So, how does the Jesus’ Community live in this election season as a signpost of the kingdom rather than a pawn in a political power play?     

1. Spend AT LEAST as Much Energy Advancing the Kingdom as You Do Your Candidate

Based on one’s core convictions and values, there is no doubt that some candidates are a better choice than others. The championing of a candidate becomes problematic when we find ourselves spending more emotional and physical energy advancing the cause of a candidate than we do advancing God’s Kingdom which has both come and is coming. Championing a candidate and championing the Kingdom are certainly not mutually exclusive, but they are far from the same thing.

A good question to ask in this election season: “Does my life’s energy more reflect a desire for “God’s kingdom to come on earth as it is in heaven,” or a desire for “my candidate to get elected and his/her agenda implemented?”

2. Be Careful Where You Place Your Hope

I don’t know how many times I have heard Christian’s say something like this about their political aspirations, “If my candidate (insert name) isn’t elected, the United States will fall apart and I’m not sure I even want to be here when that happens.” Or, “If my candidate (insert name) is elected, our next generation will finally have somewhere to place their hope.”

Both sentiments are problematic. First, no candidate or system is perfect, so we must not (ever, EVER) claim as such. We can get so caught up in the political game that we white wash the corruption that is marbled into our political system and place our candidate/party/system on an unwarranted pedestal. This blind hope reduces the Jesus’ Community to pawns in a politically partisan drama, rather than signposts for the hope found in the upside-down Kingdom of God. Second, we can celebrate and endorse our political institution without worshiping it. As one who came to upend and reorient the power structures around a system of love and selfless sacrifice, it’s hard to imagine Jesus entrusting the hope of his kingdom agenda to the agenda of Rome’s political systems and power players. Our hope isn’t found in a political party or system, it’s in the life, death and resurrection of Jesus. 

3. HOW Someone is Elected is as Important as BEING Elected 

This is often where things get pretty ugly. As our Facebook timelines, Twitter feeds, family reunions and conversations at the park fill up with political rhetoric, mudslinging and dehumanizing language, the Jesus’ Community has a choice. We can either join the chorus of unhelpful sound bites seeking to “win,” or we can model constructive discourse that places relationship ahead of political agenda. The discipleship challenge in the midst of a heated political climate is to embrace a posture of curiosity that seeks to understand rather than to be understood. “Winning” an election while losing our prophetic witness as a community shaped by the cross is not “winning” at all. We don’t have to fall victim to this game of rhetoric and political posturing. It IS possible to stand for our core values without being jerk in the process.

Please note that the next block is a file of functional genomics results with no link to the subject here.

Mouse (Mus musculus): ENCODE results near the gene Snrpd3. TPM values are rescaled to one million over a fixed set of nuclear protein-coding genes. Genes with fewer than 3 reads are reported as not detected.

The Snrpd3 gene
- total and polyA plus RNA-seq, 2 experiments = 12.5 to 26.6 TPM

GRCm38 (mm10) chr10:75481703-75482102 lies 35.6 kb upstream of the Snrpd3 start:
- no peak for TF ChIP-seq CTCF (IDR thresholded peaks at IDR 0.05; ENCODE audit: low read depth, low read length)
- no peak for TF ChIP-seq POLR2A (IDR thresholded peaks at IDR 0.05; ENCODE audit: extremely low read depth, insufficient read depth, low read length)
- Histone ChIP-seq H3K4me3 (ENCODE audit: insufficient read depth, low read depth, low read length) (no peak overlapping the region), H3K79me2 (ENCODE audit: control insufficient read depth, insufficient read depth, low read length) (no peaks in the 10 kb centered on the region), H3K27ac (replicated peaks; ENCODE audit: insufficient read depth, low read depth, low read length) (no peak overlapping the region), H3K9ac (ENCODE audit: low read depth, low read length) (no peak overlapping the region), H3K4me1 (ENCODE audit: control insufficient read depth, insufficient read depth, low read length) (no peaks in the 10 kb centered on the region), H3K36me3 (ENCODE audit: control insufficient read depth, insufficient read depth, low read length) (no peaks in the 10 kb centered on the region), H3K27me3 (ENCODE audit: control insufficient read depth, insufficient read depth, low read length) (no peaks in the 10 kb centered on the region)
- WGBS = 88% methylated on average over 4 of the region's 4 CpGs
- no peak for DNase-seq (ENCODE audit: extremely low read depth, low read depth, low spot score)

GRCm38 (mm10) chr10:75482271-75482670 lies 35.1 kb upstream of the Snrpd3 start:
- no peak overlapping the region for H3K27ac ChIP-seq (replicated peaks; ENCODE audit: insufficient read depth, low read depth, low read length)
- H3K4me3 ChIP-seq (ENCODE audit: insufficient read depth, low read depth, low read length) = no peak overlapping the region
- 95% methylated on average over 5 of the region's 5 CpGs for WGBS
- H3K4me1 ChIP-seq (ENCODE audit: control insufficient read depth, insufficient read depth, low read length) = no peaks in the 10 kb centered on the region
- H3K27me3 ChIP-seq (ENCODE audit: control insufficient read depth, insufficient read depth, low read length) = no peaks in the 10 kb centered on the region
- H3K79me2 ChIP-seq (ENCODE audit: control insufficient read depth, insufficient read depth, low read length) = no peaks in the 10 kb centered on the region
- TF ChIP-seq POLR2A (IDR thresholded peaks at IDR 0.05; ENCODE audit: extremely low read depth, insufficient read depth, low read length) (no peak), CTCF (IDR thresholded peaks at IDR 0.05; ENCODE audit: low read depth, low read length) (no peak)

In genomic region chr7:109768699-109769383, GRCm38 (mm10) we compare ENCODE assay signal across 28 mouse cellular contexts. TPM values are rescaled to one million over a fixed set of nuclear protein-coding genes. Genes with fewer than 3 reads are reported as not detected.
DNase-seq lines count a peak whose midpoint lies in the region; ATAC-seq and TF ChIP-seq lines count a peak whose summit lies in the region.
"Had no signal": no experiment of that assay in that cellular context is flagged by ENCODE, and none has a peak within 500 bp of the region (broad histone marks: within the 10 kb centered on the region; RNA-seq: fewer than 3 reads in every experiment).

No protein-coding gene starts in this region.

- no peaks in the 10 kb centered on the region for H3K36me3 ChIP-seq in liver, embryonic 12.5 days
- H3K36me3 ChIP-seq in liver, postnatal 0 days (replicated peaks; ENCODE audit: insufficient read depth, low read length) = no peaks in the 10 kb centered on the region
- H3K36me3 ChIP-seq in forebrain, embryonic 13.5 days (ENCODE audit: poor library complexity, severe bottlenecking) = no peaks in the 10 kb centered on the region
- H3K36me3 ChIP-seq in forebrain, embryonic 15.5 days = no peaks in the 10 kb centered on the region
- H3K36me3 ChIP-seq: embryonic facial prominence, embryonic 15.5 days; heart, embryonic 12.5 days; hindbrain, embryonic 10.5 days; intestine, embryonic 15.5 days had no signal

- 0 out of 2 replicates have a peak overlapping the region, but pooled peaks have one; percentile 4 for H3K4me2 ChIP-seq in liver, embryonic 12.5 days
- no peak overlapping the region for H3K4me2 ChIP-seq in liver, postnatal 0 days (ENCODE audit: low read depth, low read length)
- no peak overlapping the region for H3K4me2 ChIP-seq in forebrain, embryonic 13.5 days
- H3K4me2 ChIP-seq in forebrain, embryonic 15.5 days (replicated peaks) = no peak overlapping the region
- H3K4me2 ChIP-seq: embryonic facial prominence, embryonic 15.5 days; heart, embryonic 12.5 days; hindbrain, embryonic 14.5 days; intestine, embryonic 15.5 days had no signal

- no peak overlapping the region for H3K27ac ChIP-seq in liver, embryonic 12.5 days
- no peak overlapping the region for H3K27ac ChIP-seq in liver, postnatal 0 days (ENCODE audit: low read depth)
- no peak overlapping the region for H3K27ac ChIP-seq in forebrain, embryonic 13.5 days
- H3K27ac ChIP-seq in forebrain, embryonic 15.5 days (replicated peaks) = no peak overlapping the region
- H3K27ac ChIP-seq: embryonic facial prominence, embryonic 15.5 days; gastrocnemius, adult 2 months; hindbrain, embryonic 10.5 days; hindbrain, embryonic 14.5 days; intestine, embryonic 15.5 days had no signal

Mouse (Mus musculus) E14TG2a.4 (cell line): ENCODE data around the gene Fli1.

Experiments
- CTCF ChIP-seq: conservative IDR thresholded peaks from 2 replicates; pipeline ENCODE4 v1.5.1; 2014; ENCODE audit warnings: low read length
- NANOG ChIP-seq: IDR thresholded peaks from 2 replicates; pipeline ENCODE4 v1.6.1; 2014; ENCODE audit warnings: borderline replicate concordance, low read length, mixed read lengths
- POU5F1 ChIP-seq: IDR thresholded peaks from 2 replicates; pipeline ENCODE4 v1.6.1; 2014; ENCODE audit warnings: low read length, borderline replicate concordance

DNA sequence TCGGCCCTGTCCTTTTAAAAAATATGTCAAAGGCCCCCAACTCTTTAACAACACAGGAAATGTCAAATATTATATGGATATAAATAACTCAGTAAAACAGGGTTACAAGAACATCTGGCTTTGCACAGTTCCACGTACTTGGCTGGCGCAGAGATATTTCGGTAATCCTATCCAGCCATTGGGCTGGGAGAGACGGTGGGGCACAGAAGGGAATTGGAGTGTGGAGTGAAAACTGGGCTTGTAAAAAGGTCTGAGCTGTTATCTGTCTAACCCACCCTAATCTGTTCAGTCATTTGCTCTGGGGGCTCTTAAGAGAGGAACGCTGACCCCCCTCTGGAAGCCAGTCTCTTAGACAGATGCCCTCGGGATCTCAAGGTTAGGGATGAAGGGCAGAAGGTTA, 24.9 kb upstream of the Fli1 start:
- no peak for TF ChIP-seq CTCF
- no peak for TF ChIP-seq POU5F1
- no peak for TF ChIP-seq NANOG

4. Remember Your Primary Allegiance and Live Like it is Real

In the end, our primary allegiance isn’t to the United States of America; our primary allegiance is to the Kingdom of God. Yes, we are US citizens with a corresponding set of responsibilities (voting being one of them!), but we are first and foremost Kingdom citizens. It is a Kingdom without borders whose values often run in direct opposition to many of our cultural values of acquisition, power, prestige, control, peace through violence or winning at any cost. When our allegiances get inverted, bad things happen and we fail to live into our call to be salt and light in a world desperately in need. 

Friends, we live in a system where elections matter because they determine who will make decisions that impact people. People created in the image of God and with infinite worth. So, in so much as that is true, elections are worth our attention. BUT, getting our candidate elected isn’t worth compromising our witness. And, in the end, whether our candidate is elected or not has no bearing on our call to live, love and lead in a way that reflects God’s heart for the world amid the muck and messiness of everyday life in our homes, neighborhoods, nation and world.  

A Celebrated (Yet Toxic) Addiction & the Gift of Today

IMG_0833I’m a doer.

Not only do I feel pretty darn good about myself when things get checked off my “to do” list, it actually gives me a weird high and offers a really tangible grid for success. 

Interestingly, once I get stuff done, I almost immediately turn to the next thing to get done. 

Family admin. 

Household chores. 



Neighborhood initiatives.

Work Projects.

The list could go on and on. 

I’ve been studying the Enneagram a lot lately, which is a unique (and ancient) tool for understanding how you’re hardwired to function in the world. I’m a “3” on the Enneagram which is known as the “achiever” or “performer.” In short, I’m designed to do stuff. 

This can be really good and really bad.

While I can make things happen, contribute to long term movement and rally folks around a vision, I can also overwork, form my identity around the things I do rather than who I am and, in the end, miss out on the sacredness of being present in the beautiful mundane of everyday. 

This is an important realization (and a hard one!) and I’m having to do a little extra evaluation of it in my current season of life with nearly four kids, a non-profit and a household that requires the attention of a Fortune 500 CEO.

I was recently on a walk to the park with my girls Ruby (4) and Rosie (2). While I was distractedly responding to an email on my “smart” phone, I looked over and noticed that Rosie had fallen behind and was bent over starring at the ground. As I circled back around to speed her up, I noticed that she was looking at a crack in the sidewalk admiring the little twig that was sprouting between the concrete slabs.